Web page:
Posted 4 months ago
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Restrictions have lifted, the sun is out and summer is on its way - just what we’ve all been waiting for.
There’s been day trips planned, holidays booked and a lot more time spent outside.
But although there’s lots to look forward to for us humans, for some dogs it can be quite distressing as it means more time spent in the car.
Travel anxiety is a real thing among our pets. While they might like the extra walkies and new places to discover once we reach our destination, the travelling part is a big problem.
Not all dogs will suffer from travel sickness, but that doesn’t mean they’re not anxious.
We’ve had a few members get in touch to express their concern over their dogs’ fear of travelling - it can actually put a dampener on their plans.
One owner was particularly worried about her Chihuahua who she says salivates in fear even at the sight of the car keys.
So how can you help if your dog is suffering in this way?
We spoke to two experts, behaviour expert Professor Danny Mills and Itch vet Zoe Costigan.
How do I know if my dog has travel anxiety?
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While sickness is a common sign, it’s not something all dogs experience. In fact, the user who got in touch advised that this is not something her dog suffers from.
Zoe said: “In a nutshell this dog is suffering from anxiety, and although they're not sick, anxiety and feelings of nausea are closely linked.
She also advised that there are other symptoms to look out for that could suggest your dog isn’t coping with car journeys.
- Producing excessive saliva
- Licking their lips
For those concerned about travel anxiety and sickness, Zoe advises it is a problem that should be tackled early on with importance placed on desensitising them to see car journeys as a pleasurable experience.
She said: “Puppies should be exposed to cars from an early age to get them used to travel. It’s unreasonable to resign yourself to a lifetime of walking your pet everywhere!”
Zoe had lots of tips on doing this, including starting with getting your dog used to a stationary car before building up to short journeys and then continuing to increase the length of time.
She also advised making regular stops so that your dog can stretch their legs, have a toilet break and stop for food and drink.
What can I give my dog to help with anxiety?
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While this advice is great if you have a puppy and the time you can dedicate to these tips, you might be wondering if there are any short-term solutions for holidays you have coming up.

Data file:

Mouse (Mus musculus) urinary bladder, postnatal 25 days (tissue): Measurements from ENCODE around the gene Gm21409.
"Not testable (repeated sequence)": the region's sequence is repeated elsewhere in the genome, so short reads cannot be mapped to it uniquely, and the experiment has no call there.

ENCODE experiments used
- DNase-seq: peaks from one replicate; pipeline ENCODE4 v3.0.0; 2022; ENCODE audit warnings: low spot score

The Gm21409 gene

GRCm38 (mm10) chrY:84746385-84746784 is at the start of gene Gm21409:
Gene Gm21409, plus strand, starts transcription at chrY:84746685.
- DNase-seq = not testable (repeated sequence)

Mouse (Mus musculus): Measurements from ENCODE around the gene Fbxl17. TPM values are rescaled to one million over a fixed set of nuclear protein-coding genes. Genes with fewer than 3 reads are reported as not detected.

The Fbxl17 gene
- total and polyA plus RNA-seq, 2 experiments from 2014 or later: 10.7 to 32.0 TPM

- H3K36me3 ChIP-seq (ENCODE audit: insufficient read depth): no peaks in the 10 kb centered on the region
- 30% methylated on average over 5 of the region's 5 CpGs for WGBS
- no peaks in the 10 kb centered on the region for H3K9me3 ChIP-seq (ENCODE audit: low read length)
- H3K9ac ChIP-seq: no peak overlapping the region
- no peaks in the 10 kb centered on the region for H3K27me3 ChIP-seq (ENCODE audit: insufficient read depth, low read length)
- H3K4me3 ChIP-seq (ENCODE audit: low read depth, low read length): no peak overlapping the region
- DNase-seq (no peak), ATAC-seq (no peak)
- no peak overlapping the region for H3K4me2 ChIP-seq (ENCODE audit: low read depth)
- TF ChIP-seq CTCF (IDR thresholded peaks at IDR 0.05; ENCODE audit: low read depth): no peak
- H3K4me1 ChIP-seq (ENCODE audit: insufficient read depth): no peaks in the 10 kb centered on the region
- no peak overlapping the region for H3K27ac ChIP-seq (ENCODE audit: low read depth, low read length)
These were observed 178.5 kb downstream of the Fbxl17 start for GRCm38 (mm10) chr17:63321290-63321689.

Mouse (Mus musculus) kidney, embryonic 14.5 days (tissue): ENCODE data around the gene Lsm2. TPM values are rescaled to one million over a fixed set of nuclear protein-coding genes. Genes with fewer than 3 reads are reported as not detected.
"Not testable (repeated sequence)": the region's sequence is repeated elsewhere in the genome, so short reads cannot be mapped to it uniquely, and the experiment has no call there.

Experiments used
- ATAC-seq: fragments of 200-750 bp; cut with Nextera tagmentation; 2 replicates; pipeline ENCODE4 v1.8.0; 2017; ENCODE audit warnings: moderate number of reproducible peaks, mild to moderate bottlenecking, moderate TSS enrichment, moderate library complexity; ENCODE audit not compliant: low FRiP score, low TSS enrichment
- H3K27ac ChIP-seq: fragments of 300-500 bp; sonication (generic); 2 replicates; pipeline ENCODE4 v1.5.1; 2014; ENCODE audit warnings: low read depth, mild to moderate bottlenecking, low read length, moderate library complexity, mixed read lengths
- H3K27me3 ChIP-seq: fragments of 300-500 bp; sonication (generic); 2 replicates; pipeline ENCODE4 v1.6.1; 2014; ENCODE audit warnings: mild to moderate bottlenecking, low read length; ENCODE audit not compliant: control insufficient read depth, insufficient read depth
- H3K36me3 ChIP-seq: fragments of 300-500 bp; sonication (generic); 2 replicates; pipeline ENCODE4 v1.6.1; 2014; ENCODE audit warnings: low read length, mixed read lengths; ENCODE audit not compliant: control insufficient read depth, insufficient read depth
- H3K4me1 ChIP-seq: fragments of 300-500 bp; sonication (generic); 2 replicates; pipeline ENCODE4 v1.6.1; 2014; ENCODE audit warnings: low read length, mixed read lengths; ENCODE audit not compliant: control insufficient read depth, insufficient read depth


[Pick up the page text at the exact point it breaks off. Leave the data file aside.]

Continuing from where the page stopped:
Zoe added: “If the dog owner wants to try something bought off the shelf, the best they could do would be a pet specific calming product with anti-anxiety ingredients (like Itch Calm), however if these don't work the owner should seek advice from their vet who can prescribe something stronger.”
But she did emphasise that the desensitisation methods she suggested were key in getting them used to travelling.
Professor Daniel Mills echoed this advice, he said: “The pheromone product Adaptil can be very useful for this...there are also licensed medications that can help with travel sickness and medications to help anxiety.
“You need to be able to differentiate the two though as the initial signs of nausea can look very much like anxiety.”
The dos and don’ts of travelling in the car with your dog
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In a paper written by Professor Mills and M Gandia Estellés following a study into travel-related problems with dogs, they had the following advice for managing your dog’s behaviour when travelling in the car:
- For your safety when travelling in the car, your dog should be restrained. Nowadays there are different types of restraining methods available on the market, like carriers or leashes and comfortable harnesses that attach to the car seat belts. All of them allow the dog to sit or lie down and also prevent your dog from moving around in the vehicle.
- For some dogs, restriction of vision by restraining below the window level (in order to impede the vision of traffic lights, people, dogs or simply the blur of objects being passed) can reduce the excitement.
- You should take the dog to a range of different places, so the car journey is not predictable.
- Don’t punish your dog when he/she is playing up, it is only likely to make matters worse and increase any stress.
- If your dog is aroused or fearful don’t try to reassure him/her as this rewards these behaviours.
- Ignore fearful or boisterous behaviours that occur for no good reason.
- Reward the appropriate behaviour in the car with treats or praise.
- Drugs may be useful in some cases, but should only be used under veterinary supervision.
If you have any concerns about your dog and could do with some advice from a vet or behaviourist, email email@example.com and we’ll do our best to help.